The court also took into account cases in which the family was involved. Lassiter v. Department of Social Services of Durham Cty, 452 U.S. 18, which stated that indigent defendants in a parental termination case are not required by the Constitution to be provided with counsel, but they should be determined by the circumstances. In the 1990s, the divorce rate was almost 50%.[3]

In 1993, the year of the original case, the poverty rate was at 15.1%, with 39.3 million people living under the official poverty level.[4] Although the window this case opened for in forma pauperis in civil cases was narrow, it was also highly necessary.


When M.L.B. was unable to appeal because of her financial difficulties, she felt that at least in forma pauperis should apply. It did not apply to parenthood, which was not a criminal case. The conflict then arose of whether or not the Fourteenth Amendment of the Constitution allowed a state to condition appeals made by indigent persons if a court decreed a termination of parental rights.

The court was reluctant to extend in forma pauperis to any civil case for fear that it would open the door for too many minor civil cases. When making its decision, the Supreme Court looked at the situation and considered family a fundamental right of a citizen.

Majority opinion[edit]

A 6-3 opinion decided that "just as a state may not block an indigent petty offender's access to an appeal afforded others, so Mississippi may not deny M.L.B., because of her poverty, appellate review of the sufficiency of the evidence on which the trial court found her unfit to remain a parent."[1] The court stated that due process could not be halted by a lack of funds in a case if the termination of parental rights was at risk. Ginsburg wrote the majority opinion and was joined by O'Connor, Souter, Breyer, and Stevens. The concurrence was written by Kennedy.

A case that contributed to the court's opinion was Griffin v. Illinois, 351 U.S. 12 (1956). Before that case, only convicted felons sentenced to death had access to an appellate review if they were unable to pay for transcripts. The court then decided that all criminal cases, even noncapital ones, would be allowed the same right, in accordance with the Fourteenth Amendment. The other largely-influential case was Mayer v. Chicago, 404 U.S. 189 (1971), which decided that any offence, even "quasi-criminal" ones in nature, may be appealed, regardless of financial means.[1] M.L.B. argued that what was at stake for her was far greater than what was at stake for a "quasi-criminal" and that her right to appeal should in no way be determined by her wallet. The court made their ruling based on that argument and reversed the one made by the Mississippi Supreme Court.

Concurring opinion[edit]

The concurrence was written by Kennedy. He reiterated the impact that both Griffin v. Illinois and Mayer v. Chicago had on the case. Also, the court must reverse the previous ruling because of the importance of the rights inherent in any family matters. Appellate review is not always necessary, but if it is granted, the court must not bar litigants from fulfilling their appeal by a lack of funds in cases as grave as this one. On family matters, cases like Boddie v. Connecticut and Lassiter v. Department of Social Services of Durham City were cited as grounds for the decision.[1]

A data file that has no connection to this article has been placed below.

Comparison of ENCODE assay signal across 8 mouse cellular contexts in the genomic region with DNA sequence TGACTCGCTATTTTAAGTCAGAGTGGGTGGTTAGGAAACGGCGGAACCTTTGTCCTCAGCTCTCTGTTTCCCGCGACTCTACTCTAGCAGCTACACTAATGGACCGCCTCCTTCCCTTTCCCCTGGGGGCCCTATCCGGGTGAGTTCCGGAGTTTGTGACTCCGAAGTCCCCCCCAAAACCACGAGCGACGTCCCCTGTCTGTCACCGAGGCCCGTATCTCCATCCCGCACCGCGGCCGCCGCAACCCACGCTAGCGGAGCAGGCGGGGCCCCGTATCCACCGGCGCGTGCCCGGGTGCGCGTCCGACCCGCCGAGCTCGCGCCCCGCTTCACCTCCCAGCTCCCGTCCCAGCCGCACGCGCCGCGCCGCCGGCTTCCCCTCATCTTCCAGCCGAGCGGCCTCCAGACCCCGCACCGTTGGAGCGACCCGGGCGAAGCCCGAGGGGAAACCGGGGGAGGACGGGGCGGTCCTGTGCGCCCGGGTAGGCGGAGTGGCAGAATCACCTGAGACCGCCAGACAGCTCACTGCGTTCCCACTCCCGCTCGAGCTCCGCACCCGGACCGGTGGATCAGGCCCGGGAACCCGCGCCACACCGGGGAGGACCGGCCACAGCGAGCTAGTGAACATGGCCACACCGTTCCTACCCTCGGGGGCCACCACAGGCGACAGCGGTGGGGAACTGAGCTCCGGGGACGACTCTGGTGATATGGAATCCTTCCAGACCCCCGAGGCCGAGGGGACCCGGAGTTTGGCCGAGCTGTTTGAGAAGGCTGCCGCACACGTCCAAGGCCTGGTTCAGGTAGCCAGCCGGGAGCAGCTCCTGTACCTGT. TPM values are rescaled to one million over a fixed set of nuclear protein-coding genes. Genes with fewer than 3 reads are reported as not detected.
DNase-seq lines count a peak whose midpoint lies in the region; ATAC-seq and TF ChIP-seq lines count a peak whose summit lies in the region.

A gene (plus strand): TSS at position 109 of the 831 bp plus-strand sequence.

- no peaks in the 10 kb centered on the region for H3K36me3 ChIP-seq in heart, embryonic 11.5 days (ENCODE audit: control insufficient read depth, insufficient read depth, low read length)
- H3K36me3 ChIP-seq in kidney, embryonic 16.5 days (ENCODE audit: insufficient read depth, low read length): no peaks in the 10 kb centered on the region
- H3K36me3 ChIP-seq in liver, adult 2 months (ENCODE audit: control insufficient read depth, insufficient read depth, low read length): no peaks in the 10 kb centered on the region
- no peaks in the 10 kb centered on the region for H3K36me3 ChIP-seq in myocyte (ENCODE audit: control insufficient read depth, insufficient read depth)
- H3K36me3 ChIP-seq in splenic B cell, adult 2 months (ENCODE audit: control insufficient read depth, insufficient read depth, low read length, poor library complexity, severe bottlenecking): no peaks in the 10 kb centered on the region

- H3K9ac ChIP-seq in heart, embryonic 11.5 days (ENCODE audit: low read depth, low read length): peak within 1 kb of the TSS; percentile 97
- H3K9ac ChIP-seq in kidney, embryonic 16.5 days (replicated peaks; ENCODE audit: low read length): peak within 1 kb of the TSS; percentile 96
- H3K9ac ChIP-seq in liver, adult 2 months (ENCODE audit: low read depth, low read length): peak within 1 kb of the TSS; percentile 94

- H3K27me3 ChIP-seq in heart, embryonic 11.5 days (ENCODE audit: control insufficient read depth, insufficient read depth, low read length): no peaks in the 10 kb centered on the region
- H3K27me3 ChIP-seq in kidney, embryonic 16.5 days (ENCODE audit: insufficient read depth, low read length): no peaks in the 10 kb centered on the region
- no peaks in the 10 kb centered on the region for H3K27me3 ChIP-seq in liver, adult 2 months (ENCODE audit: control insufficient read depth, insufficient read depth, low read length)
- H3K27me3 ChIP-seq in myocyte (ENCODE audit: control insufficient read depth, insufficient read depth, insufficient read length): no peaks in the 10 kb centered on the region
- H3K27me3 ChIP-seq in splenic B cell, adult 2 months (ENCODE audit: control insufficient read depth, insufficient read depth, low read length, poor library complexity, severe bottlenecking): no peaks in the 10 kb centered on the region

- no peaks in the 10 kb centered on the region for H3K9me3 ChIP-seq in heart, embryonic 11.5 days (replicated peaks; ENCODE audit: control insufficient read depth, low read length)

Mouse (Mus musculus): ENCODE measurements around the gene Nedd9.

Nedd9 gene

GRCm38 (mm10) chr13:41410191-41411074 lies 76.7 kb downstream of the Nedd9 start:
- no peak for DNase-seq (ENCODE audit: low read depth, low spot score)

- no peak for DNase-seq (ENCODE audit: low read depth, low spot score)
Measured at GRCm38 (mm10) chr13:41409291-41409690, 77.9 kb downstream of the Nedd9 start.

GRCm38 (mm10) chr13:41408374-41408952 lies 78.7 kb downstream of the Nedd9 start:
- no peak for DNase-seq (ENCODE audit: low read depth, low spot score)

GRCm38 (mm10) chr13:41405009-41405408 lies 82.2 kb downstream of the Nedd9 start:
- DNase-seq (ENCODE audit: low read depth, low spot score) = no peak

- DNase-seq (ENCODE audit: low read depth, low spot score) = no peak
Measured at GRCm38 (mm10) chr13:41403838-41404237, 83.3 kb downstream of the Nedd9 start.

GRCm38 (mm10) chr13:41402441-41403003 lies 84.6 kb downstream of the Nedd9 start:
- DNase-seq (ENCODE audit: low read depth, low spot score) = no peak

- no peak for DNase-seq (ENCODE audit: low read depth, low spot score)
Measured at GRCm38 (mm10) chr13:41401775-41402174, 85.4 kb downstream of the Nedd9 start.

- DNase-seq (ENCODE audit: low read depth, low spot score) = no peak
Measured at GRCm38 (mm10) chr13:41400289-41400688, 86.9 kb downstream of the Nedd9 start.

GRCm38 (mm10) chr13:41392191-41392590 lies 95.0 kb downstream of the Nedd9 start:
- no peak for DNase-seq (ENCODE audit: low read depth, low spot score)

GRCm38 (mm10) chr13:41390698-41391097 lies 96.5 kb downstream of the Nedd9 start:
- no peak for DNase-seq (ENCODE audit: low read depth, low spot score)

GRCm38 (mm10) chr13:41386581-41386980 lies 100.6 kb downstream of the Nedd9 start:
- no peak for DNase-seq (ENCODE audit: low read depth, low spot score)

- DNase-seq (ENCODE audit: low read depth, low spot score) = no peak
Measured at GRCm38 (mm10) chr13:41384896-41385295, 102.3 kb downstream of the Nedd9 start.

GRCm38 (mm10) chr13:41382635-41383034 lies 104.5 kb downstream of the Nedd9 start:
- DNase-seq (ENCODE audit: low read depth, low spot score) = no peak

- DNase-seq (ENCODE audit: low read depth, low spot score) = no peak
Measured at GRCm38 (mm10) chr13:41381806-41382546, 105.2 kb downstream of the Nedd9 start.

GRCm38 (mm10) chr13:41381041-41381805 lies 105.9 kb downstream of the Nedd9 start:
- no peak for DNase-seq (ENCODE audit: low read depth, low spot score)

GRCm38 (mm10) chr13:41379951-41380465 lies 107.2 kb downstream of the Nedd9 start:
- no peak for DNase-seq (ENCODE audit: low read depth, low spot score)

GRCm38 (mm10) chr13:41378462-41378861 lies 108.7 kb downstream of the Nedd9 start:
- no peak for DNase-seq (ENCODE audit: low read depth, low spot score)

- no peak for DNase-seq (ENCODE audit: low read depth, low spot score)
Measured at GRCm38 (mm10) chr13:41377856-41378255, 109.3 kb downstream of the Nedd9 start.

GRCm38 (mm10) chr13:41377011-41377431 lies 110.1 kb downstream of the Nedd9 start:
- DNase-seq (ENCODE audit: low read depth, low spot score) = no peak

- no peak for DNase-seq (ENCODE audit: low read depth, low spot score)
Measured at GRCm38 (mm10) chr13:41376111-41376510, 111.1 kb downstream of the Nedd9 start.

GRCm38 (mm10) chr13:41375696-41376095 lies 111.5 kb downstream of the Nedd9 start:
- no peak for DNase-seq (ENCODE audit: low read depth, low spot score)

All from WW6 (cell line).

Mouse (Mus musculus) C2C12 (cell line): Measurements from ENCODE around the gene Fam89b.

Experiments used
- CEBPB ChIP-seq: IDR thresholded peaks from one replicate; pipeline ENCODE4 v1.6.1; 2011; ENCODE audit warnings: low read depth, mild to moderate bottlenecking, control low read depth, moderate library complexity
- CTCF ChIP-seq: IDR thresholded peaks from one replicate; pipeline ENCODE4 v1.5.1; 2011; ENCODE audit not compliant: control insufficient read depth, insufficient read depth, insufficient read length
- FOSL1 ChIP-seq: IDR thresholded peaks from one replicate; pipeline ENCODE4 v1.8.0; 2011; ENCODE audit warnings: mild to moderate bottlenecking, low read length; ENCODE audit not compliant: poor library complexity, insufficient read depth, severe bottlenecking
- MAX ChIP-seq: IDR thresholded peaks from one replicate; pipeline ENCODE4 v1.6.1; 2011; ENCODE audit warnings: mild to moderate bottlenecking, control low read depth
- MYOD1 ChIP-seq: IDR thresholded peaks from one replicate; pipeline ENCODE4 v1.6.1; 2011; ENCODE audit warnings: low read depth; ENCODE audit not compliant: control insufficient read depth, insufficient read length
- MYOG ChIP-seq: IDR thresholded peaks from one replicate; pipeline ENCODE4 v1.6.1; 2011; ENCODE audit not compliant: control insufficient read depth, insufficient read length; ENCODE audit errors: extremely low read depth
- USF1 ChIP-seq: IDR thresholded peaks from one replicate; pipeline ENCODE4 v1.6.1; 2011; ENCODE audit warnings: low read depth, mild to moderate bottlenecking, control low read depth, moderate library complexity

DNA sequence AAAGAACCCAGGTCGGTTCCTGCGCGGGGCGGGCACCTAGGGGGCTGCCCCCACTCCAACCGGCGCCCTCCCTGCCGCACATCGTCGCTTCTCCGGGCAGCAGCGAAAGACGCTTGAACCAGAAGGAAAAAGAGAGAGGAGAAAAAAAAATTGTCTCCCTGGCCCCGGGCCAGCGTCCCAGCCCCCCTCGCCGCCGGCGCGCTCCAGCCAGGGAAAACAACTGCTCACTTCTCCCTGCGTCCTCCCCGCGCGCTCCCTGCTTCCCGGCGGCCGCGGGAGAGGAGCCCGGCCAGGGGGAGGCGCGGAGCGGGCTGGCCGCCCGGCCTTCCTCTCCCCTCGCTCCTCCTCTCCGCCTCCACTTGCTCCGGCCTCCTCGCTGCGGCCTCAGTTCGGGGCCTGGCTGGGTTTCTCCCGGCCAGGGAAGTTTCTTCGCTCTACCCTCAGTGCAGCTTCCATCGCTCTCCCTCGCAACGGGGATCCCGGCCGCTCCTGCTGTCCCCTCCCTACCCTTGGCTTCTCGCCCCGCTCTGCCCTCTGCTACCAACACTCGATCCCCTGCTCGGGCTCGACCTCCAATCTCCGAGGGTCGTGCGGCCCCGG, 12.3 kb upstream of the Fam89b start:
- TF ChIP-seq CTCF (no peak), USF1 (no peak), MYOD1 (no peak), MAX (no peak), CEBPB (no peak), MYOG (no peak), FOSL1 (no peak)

Dissenting opinion[edit]

The dissenting opinion was written by Thomas and joined by Rehnquist and Scalia. In it, they contend that if they allow for free transcripts in a civil appeal in this one case, it will be applied too liberally to other civil cases. There is also issue over M.L.B.'s claims that she should be protected under Due Process and Equal Protection Clauses, as there is no clear explanation how they apply. Also, the Due Process Clause does not state that a state is even obliged to provide for an appeal.[1] Furthermore, the petitioner has gone through an entire court process that was provided for her, ensuring her due process. The state's duty to M.L.B. has thus been fulfilled. M.L.B.'s motives, as well, are questioned, as the petitioner may care less about due process and more about delaying the sting of termination of her parental rights. The majority cited irrelevant Supreme Court that apply to criminal, not civil, cases.


The ruling opened the doors for the destitute to fight for their parental rights. During the 1990s, poverty levels hit remarkable lows, but divorce rates remained high.


  1. ^ a b c d e f "M.L.B. v. S.L.J., 519 U.S. 102". Cornell University Law School. Retrieved 4 November 2011. 
  2. ^ "M.L.B. v. S.L.J.". Casebriefs LLC. Retrieved 4 November 2011. 
  3. ^ "Advance Report of Final Divorce Statistics, 1989 and 1990" (PDF). National Center for Health Statistics. Retrieved 4 November 2011. 
  4. ^ "Population Profile of the United States". U.S. Census Bureau. Retrieved 4 November 2011.